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The number of new drugs constantly recommended to the therapeutist is bewildering. The fertility of the synthetic chemists of Germany seems as exhaustless as the coal beds whence they derive their material. Yet it is questionable whether or not the practice of medicine is benefited by this multiplication of remedies. Paraldehyde, hypnone, urethan and now sulfonal, have all in turn been vaunted for their remarkable hypnotic virtues, and yet our old stand-bys, such as chloral hydrate, continue to maintain their supremacy. Some of the most recent testimony on this point has come from no less an authority than Dr. Huchard, whose conclusions were summarized in our letter from Paris in The Journal of February 23. He has tried sulfonal and found it inert in phthisis, heart disease, subacute articular rheumatism, neuralgia, etc., and therefore believes that its special sphere of action must be in nervous sleeplessness. In his experience it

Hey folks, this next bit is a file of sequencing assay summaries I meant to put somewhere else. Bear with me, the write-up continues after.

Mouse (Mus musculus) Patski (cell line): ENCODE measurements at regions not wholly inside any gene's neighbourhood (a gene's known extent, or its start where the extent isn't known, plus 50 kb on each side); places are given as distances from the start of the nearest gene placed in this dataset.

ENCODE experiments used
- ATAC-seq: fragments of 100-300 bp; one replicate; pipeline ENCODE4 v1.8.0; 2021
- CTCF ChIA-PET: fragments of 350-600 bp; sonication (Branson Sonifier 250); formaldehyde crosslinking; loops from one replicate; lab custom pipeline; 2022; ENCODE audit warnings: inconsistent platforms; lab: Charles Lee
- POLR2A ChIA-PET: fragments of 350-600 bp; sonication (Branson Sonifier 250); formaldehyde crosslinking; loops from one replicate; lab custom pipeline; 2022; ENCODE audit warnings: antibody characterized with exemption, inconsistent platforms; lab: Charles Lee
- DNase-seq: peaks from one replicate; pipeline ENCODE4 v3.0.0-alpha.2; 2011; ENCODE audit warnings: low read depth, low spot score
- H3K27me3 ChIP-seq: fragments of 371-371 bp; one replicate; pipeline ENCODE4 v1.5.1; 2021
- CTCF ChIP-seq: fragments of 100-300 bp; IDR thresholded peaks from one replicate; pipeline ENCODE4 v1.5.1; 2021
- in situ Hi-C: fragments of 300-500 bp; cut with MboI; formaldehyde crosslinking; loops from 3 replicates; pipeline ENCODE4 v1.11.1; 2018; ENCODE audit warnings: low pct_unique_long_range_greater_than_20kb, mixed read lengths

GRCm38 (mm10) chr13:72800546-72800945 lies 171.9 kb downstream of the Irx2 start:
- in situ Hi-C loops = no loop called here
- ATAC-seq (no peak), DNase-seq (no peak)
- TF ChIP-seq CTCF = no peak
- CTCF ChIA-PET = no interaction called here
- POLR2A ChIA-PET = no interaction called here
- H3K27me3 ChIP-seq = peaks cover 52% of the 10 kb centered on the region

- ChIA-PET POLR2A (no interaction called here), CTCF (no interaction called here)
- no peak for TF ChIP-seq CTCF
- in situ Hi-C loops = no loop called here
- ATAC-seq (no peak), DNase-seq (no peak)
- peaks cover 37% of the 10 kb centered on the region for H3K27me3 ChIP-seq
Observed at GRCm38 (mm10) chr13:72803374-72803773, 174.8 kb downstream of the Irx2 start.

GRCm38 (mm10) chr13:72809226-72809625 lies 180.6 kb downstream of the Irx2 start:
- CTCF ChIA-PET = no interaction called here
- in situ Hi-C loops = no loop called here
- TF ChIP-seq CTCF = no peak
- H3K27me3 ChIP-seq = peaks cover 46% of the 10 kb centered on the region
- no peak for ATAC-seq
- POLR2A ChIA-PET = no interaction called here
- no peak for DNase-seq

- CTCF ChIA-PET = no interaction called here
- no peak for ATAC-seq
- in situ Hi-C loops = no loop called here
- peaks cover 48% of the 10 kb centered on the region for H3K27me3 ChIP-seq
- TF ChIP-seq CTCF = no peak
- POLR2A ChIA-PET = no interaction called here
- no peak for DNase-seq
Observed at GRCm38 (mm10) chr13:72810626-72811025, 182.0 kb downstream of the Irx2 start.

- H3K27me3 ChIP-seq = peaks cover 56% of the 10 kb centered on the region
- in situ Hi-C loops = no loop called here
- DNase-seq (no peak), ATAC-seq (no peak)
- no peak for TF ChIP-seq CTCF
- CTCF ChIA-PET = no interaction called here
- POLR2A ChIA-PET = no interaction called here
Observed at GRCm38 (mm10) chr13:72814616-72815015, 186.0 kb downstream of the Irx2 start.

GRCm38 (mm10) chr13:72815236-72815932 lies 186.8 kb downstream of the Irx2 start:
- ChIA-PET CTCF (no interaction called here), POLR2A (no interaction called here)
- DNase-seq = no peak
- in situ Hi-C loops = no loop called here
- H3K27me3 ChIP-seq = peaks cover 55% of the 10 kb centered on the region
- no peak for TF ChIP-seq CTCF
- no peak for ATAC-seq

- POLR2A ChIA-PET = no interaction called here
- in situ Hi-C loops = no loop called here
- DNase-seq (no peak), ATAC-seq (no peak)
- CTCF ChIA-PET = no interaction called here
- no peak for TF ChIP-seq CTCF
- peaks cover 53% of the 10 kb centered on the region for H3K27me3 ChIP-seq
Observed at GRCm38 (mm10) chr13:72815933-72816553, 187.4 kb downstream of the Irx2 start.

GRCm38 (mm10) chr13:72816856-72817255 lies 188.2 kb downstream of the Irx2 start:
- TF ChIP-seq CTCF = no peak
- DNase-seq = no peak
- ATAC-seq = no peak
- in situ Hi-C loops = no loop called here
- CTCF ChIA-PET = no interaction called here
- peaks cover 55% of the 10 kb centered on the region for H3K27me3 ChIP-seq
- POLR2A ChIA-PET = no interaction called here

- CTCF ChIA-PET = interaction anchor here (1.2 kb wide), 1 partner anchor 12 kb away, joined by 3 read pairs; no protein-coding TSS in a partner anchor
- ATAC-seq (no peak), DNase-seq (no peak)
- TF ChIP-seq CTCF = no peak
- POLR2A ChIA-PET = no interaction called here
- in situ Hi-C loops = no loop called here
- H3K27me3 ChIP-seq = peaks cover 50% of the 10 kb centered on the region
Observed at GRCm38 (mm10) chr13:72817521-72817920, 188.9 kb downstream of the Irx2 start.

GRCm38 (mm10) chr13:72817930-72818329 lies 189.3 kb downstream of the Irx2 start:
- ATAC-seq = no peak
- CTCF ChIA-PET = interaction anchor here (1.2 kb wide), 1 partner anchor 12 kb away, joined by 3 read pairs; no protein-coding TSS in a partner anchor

IS THE ANTIPYRIN CRAZE HARMLESS? JAMA. 1889;XII(11):379–380. doi:10.1001/jama.1889.02400880019003
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